Manuel wrote: “In 2003, just over 38 000 young people in the province wrote the Matric examination. Of the total, just over 33 000 or 87 percent passed. Of those who passed, 27.1 percent obtained university endorsement. Of the total number who wrote, 4 268 (11 percent) passed with mathematics on the higher grade and 3 937 (10 percent) passed with physical science on the higher grade.

“Of the maths higher grade passes, there were 220 African, 853 coloured and 201 Indian learners (1 274 in total). So how many learners passed mathematics on the higher grade at Cape Flats schools?”

“Why has it become so easy to limit the opportunities of learners by not placing enough emphasis on the importance of mathematics and science? Surely this must be repaired through extra effort in the schooling system all the way from pre-school to Matric.

Who cares? Who listens? Who acts?

These are three crucial questions that Manuel asks.

And the answer we – the Western Cape government and organizations such as Proudly Manenberg – need to give is: “We care. We are listening. And that we will act.

But then we will have to follow up words with action.

There is one inescapable fact that we have to face this morning. Youth resort to drugs and gangs when they have no alternatives – and no hope.

We must provide them with alternatives and hope.

Organizations such as Proudly Manenberg must find ways to fire the youth of this community with AMBITION.

Instead of Matric with typing as a subject, learners must be encouraged to take Maths and Science. And volunteers must be found to help those who may struggle initially to master these subjects.

Bursary opportunities must be identified.

Parents, moreover, must be encouraged to look at a bigger picture. An extra year or two of study for their children rather than immediate employment (for a small salary) as a clerk in a clothing factory may be far more beneficial for everyone in the long run.

My Department is well aware of the challenges facing the youth in our province – especially the youth from our poorer communities.

Not only are we coming to the party, but in fact, we are arranging more parties….

I am particularly proud of our Maskh’ iSizwe Centre of Excellence, which targets financially disadvantaged learners – especially women – for bursaries to study at our local universities. Of the intake of 260 pupils this year, 92 are women. It is a little less than the 50 percent that I would have hoped for, I believe that as women begin to see opportunities opening up in the engineering field, this figure will rise dramatically.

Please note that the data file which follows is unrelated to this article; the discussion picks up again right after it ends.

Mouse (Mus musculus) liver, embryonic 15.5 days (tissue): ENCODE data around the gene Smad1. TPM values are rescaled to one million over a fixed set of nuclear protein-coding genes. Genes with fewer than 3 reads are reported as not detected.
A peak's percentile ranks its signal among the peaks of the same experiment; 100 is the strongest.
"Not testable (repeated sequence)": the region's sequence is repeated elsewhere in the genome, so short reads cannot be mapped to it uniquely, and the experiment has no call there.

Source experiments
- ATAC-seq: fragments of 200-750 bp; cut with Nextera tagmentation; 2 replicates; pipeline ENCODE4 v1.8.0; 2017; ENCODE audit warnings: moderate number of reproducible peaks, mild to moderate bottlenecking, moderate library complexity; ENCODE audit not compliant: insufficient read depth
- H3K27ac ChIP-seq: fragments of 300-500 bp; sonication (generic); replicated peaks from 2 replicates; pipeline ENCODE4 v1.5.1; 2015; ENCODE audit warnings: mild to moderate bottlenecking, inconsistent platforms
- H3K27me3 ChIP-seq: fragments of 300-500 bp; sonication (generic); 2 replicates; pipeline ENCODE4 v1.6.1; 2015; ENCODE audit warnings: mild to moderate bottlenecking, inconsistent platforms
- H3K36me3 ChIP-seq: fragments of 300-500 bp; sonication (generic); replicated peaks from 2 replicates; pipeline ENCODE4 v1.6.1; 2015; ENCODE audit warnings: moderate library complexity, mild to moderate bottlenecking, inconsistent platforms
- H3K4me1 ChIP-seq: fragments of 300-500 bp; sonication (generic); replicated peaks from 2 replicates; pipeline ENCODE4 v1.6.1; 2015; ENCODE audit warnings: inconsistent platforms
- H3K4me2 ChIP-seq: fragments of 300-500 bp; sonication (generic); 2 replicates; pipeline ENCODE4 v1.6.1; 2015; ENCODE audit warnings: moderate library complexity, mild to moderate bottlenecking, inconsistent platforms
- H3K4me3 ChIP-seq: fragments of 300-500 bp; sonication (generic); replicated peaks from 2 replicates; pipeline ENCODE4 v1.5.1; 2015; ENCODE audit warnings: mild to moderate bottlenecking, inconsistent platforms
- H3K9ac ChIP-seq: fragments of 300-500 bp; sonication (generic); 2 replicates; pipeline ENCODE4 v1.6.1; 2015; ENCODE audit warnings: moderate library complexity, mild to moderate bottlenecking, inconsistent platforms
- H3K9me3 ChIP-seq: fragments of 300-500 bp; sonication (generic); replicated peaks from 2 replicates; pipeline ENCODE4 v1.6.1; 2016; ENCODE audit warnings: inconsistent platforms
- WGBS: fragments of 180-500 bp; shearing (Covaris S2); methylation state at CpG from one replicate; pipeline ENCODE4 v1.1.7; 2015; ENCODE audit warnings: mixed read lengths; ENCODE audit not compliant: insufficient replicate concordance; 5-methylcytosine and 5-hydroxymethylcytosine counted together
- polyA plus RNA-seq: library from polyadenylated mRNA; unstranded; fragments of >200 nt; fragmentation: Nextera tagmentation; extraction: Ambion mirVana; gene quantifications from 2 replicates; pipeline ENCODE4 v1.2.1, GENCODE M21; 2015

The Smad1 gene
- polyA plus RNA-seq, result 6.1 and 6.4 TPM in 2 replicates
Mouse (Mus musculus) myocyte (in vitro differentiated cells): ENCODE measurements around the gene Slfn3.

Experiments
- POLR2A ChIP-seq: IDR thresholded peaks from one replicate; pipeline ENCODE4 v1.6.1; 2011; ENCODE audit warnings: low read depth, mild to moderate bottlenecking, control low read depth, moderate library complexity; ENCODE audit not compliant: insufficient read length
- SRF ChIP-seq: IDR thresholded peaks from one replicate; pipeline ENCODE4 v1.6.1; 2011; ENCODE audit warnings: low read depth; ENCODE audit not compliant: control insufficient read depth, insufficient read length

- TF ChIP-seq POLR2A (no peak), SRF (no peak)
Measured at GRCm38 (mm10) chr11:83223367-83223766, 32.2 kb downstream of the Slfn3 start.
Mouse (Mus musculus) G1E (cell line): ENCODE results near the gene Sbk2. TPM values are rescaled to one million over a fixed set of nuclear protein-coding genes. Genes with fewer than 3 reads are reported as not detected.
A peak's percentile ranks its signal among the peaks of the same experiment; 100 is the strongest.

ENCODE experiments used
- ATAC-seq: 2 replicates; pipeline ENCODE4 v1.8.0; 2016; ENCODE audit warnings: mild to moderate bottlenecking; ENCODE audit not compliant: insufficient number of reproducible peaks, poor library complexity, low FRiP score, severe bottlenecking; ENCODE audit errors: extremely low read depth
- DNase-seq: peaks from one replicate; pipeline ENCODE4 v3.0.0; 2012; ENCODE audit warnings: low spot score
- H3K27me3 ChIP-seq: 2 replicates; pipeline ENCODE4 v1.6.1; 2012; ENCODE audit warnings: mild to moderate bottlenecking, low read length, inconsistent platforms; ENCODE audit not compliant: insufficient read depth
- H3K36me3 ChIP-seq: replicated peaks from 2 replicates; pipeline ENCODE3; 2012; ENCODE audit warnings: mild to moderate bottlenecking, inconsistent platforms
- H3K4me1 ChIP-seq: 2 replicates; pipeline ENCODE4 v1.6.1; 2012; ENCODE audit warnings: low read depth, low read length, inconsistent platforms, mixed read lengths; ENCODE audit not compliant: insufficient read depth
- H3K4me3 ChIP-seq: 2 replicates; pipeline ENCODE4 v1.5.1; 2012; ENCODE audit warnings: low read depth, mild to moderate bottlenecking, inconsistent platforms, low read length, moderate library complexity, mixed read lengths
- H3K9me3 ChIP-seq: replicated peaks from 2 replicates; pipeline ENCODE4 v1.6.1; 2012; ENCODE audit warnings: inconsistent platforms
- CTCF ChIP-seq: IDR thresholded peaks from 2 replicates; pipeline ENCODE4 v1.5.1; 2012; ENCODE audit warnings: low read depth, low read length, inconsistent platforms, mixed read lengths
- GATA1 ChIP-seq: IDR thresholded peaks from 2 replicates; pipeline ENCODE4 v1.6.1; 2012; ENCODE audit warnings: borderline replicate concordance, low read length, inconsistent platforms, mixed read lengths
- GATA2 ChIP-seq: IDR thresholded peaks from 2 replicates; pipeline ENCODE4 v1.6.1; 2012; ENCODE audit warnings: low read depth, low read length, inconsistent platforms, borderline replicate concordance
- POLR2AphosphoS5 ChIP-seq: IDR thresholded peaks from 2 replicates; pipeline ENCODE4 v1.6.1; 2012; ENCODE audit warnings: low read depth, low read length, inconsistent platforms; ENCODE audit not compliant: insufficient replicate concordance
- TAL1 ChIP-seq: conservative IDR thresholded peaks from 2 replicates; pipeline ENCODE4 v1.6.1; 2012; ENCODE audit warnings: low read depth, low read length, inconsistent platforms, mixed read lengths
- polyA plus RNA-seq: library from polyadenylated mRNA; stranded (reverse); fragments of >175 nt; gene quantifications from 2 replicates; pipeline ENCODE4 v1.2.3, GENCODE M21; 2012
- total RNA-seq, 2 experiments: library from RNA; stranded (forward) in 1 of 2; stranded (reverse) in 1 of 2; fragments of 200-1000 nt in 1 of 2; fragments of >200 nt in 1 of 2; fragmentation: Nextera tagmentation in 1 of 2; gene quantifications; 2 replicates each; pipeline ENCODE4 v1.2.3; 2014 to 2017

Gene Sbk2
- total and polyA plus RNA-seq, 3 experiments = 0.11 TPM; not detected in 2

But to the community of Manenberg, I want to say this: whether you are male or female, work at your maths and science – and have the confidence and the AMBITION to apply for one of these bursaries.

From our side, we will set aside five bursaries, worth R20,000 each, for residents of Manenberg.

We have another intervention that I would like to tell you about….

It is called Learnership 1000 – and this year we have 747 participants, of which 261 are women. Learnership 1000 basically teaches participants a trade across a variety of disciplines. Again, I would like to appeal to you to contact my Department to get more intervention.

We also have an Expanded Public Works Programme, which this year has a complement of 40 000 people, of which 16,169 are women.

It is frightening that we have an unemployment rate of 52 percent for people under the age of 25.

This, I believe, is the main reason that we have so many difficult social evils in communities such as Manenberg.

I’m pleased to announce here today that representatives of my Department met officials of Proudly Manenberg last week to discuss a number of job creation interventions, including:

  • Environmental Projects
  • Saamstaan-type projects
  • The appointment of a coordinator to manage various projects
  • Learnerships and bursaries
  • Our jobs portal/unemployment database

Here are some of the results of that meeting….

We will assist with a cleaning and greening type project in the Manenberg area, which has been divided into five zones for the purpose of this project. We envisage 20 beneficiaries being used per zone (in other words 100 beneficiaries) for a period of a year.

At R1,200 per month, per beneficiary, we will spend just over R1.4-million on the 100 beneficiaries. Five team leaders at R8 000 per month each, will push the total up to just over R1.9-million (excluding the cost of any materials)

We will also help Proudly Manenberg to ensure community involvement in maintenance work on the Red River Primary School.

Another intervention involves a pilot project called “Late Coming”, aimed at ensuring that pupils from Manenberg High get to school safely and on time, via a donation of bicycles.

We are also looking at appointing a coordinator for a period of 12 months for all the projects I’ve just mentioned. We are budgeting R240 000 for this purpose.

Friends and comrades – I began this address by speaking about HOPE, PRIDE, AMBITION and ACHIEVEMENT, and I would like to end it with an observation by the sixth-century bce Chinese philosopher, Lao-tse, which I believe is an excellent recipe for building hope, being proud, having ambition and achieving things beyond wildest dreams….

“If there is to be peace in the world,
There must be peace in the nations.
If there is to be peace in the nations,
There must be peace in the cities.
If there is to be peace in the cities,
There must be peace between neighbours.
If there is to be peace between neighbours,
There must be peace in the home.
If there is to be peace in the home,
There must be peace in the heart.”

Try it. It works.

Thank you.


Do you need a powerful, memorable speech written? Then contact Dougie Oakes Communications today.